OCA preloader logo
Study Visit: Polke - The Open College of the Arts
Explore #WeAreOCA
Skip Navigation
Study Visit: Polke thumb

Study Visit: Polke


Sigmar Polke used a wide range of media from painting, film and photography to textiles but his early work featured fashion models and everyday foodstuffs such as chocolate, sausages or biscuits.
Polke delighted in bringing together artistic conventions with modern reprographic techniques such as the overblown dots that are familiar in modern newsprint. As a commentator in the Tate’s catalogue of his works points out, this ‘increases (their) sense of unfamiliarity, blurring the boundary between the objective reproduction of reality and the subjective production of art’.
Polke’s anti-style of art has been described as appropriating the pictorial shorthand of advertising. His subversion of the traditional artistic conventions in which everyday objects are represented deprives them of their individuality in order to elevate them to the status of aesthetic signs.


Join Gerald on the 17 January at 11am at the Tate Modern for this first major exhibition of Polke’s work.
Email enquiries@oca-uk.com to book your place.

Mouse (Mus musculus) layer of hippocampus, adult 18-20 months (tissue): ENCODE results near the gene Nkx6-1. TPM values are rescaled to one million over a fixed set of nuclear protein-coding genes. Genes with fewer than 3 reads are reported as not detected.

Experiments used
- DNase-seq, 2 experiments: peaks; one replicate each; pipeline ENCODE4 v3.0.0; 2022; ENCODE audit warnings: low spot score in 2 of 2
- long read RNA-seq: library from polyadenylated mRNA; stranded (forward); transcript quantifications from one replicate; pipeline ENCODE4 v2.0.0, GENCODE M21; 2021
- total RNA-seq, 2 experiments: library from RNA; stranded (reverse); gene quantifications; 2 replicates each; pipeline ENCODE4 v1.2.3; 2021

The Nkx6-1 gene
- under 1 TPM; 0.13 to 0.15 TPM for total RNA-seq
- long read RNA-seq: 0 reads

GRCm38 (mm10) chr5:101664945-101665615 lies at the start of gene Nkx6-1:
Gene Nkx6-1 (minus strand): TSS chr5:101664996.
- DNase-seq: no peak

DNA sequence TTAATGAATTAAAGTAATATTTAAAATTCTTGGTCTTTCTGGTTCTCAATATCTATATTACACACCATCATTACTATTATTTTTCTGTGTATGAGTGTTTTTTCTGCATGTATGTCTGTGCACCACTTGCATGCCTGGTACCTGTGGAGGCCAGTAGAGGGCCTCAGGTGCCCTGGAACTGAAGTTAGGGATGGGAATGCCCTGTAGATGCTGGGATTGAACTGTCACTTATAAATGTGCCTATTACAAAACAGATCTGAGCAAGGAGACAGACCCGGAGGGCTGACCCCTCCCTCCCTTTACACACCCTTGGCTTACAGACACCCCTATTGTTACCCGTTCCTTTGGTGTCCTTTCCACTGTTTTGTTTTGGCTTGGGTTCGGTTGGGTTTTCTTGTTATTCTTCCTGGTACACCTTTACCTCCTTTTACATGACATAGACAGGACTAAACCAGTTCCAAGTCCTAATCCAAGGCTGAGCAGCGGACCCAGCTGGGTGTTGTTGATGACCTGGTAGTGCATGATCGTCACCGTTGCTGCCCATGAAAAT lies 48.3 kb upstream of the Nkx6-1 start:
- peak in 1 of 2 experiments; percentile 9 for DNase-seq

Posted by author: Joanne
Share this post:

One thought on “Study Visit: Polke

  • I just went to see this on Monday and can confirm its worth a visit 🙂
    I was impressed by how he used household fabrics to make multilayered images, and how he questioned the idea that we can read any image clearly.
    And then I went to see the Anselm Kiefer exhibition at the RA.
    Both artists were unafraid to experiment with materials and surfaces and have inspired me to be freer with my own experimentation. I spent most of my time with my nose to the paintings trying to figure out how he created such cracked, crevassed surfaces, and yet still produce an overall cohesive painting.
    The other thing that was enlightening about both exhibitions was the back story about German culture finding its way through the shadow of the Nazis. There seems to currently be a wave of exhibitions, books and TV programs (e.g: Imagine: the Art Hitler Hated – Alan Yentob) that are allowing us to explore the richness of German culture that was lost, destroyed or hidden for 60 or 70 years.
    I would definitely recommend both exhibitions.

Leave a Reply

Your email address will not be published.

> Next Post Ailish Henderson
< Previous Post Unraveled Visions
Back to blog listings